“I can only speculate that some of them may have embellished what clubs they actually had in their bags,” Mooney laughs.

The COVID crew

A superintendent at a high-end private club says it was in those first weeks of the pandemic that he recalled having one of those days. The pandemic forced the club to make the decision to send all the staff home, with pay. Meanwhile, the golf course still needed attention. The superintendent and his wife started to mow the areas most in need.

When a member found out about this, she volunteered her own time and some of her fellow members, to operate mowers.

“The first round went remarkably well,” the superintendent recalls. “We trained them briefly, and they got it done.”

As word spread, more volunteers came out of the woodwork. Though the superintendent wasn’t the organizer of the cause, one day, he got a call from one of his more affluent members.

“This guy is an investment banker, and he tells me he operates a tractor on his property,” the superintendent recalls. “He says because he can operate a tractor, he’s the right guy for the job and wants to come help. I says, ‘fine, come out and we’ll put you on a mower.’”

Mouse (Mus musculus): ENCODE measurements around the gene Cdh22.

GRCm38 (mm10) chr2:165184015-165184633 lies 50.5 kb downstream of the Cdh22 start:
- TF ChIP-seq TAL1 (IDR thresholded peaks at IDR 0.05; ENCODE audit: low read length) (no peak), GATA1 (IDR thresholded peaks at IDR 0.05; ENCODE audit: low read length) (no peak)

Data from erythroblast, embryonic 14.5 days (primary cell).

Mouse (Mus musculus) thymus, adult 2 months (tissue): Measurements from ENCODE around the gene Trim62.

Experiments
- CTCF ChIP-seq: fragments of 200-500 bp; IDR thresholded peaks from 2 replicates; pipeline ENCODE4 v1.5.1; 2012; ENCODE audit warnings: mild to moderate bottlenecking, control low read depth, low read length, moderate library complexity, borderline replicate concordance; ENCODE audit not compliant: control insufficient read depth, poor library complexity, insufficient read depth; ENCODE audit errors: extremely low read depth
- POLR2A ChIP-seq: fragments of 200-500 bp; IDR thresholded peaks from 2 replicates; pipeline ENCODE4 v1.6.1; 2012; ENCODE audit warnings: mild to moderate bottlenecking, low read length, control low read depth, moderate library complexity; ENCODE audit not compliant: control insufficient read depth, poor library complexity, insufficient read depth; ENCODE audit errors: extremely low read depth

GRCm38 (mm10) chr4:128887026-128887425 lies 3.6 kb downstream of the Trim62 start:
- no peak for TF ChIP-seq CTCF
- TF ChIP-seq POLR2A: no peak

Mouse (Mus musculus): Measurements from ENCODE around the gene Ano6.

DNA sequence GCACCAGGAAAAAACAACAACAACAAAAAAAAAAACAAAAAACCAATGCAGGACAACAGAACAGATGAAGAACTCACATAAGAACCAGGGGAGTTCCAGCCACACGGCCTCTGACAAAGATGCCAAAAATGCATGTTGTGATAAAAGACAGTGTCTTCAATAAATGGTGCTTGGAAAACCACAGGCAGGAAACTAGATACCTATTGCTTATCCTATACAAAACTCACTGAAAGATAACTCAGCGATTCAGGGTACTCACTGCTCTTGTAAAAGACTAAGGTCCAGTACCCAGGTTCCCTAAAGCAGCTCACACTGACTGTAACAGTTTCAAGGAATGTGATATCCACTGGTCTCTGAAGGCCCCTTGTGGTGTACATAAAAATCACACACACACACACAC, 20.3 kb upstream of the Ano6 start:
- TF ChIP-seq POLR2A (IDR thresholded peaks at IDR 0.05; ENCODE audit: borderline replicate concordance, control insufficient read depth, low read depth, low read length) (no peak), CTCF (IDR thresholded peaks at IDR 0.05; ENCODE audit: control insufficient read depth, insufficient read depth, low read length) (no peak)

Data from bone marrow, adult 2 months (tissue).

When the banker arrived, the superintendent quickly learned that this was free labor he did not want.

“This guy has no clue where to mow and where not to mow,” he says. “Or, he thinks he’s mowing, but he hasn’t figured out that his reels aren’t down.”

It was at this moment that the superintendent reached his breaking point and began shouting at the banker to shut down his mower, but the banker didn’t see or hear him and cruised right on by. The member who started the volunteer group saw the superintendent visibly angry, so she came over to try to settle things down. She says she knew this all must be very hard and asked when the regular crew would be coming back.

“I says tomorrow,” the superintendent says. “Because if this guy comes out one more time, it won’t be COVID that kills me, it’ll be watching this guy mow.”

What’s your “one of those days” story? Email us: sjones@northcoastmedia.net, or tweet us @Golfdom with the hashtag #1ofthosedays.

This article is tagged with , and posted in Current Issue, Featured, From the Magazine, Maintenance


Post a Comment